Features tell – Benefits sell! Convert features (so what?) to benefits (so that).
3. Is it a good deal?
Once they have decided they trust you (1) and that you have something they need/ want (2), they will ask themselves, from a financial perspective, whether it is a good deal.
Avoid assuming the customer has not already been your competitor. Even if you ask the question, they may not tell you. However, you may get an idea that they have more excellent market knowledge if you ask them a generic question like have you seen or used a similar product before?
A good salesperson knows customers research online and that they will compare your product or service to the competition, especially the benefits related to cost and your offer. This is the time to introduce any special offers you may have up your sleeve, but only when you know they are genuinely interested, have gone through the first two steps, and are ready to purchase.
4. Do I really want it?
Strange as it may seem, this question doesn’t come into play until this point. Until the customer starts to get serious about making a commitment and giving you their credit card.
The Bungee Effect
We call this the bungee effect. Imagine standing at the edge of a bungee jump with the cord around your ankles. How would you feel? Nervous right?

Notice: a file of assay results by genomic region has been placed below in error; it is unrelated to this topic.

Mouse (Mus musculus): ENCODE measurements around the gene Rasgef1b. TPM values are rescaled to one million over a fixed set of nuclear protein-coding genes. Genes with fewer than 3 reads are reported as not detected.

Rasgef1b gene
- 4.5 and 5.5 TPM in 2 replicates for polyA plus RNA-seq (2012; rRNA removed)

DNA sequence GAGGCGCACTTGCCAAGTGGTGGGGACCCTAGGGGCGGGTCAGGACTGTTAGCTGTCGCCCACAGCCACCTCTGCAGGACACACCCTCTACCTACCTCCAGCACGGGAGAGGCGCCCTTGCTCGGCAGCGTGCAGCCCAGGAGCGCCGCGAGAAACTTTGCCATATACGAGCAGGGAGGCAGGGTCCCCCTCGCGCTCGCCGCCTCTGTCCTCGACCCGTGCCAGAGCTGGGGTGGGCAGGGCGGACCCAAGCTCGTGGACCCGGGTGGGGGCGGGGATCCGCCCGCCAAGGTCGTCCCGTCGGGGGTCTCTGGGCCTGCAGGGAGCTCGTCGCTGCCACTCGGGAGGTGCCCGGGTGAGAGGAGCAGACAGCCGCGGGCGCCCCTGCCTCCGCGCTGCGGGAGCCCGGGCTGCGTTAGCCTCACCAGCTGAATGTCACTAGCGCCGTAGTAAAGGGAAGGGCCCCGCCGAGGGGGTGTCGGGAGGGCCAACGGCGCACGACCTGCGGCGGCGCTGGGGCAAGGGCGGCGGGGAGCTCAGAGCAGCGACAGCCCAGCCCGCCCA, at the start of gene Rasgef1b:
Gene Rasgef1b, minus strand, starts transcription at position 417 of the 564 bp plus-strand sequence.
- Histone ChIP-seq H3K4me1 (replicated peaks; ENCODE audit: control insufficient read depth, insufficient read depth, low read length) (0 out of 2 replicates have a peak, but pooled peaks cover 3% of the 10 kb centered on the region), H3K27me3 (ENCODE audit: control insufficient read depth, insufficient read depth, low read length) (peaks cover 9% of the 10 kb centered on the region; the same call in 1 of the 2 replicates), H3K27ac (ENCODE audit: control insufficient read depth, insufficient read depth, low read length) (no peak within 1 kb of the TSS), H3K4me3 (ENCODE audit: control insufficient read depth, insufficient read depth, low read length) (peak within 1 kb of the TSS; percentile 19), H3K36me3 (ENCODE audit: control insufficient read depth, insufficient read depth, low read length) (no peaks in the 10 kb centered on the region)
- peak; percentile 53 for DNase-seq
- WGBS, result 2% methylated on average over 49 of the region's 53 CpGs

Knowing you want to jump but feeling afraid to at the same time. This is a natural human tendency. Don’t worry. If the customer didn’t want to jump, they would never have been standing at the edge of the Bungee jump, would they?
This is where closing techniques come in. Gently encourage them to jump by reaffirming the benefits, but only if you feel, ethically, that it’s the right thing for them to do. Pushy salespeople urge people to buy whether or not it’s the right thing for the purchaser to do.
5. Do I want it now?
At this point, they are convinced they want it but still have that natural hesitation. This is where you will hear that old phrase, “We want some time to think it over”. How frustrating!
You know they want it. You know the customer will love it and get lots of benefits, yet they are about to utter those immortal words and walk away, never to return.
At this point, we recommend you try a simple “Ben Franklin” close to getting you around the “We’ll think it over” stage and making the sale. This is a ‘pros and cons’ list, which is no more than giving customers the courage to step off the ledge and make the bungee jump.
6. Time To Make The Purchase
Here is the real point about closing. If you have answered the previous five questions and they are still with you, then you have been going through ‘trial closing’.
Trial closing is simply checking that they are happy to proceed to the next step. If they have nodded and agreed with you all the way, then they have closed themselves.
All you need to do now is show them how they get what they have decided they want. No pressure from you. No pushy sales techniques. Everyone is happy.
And they like you!!!
We have many articles on sales and sales strategy. Are you using conversational sales to grow your business?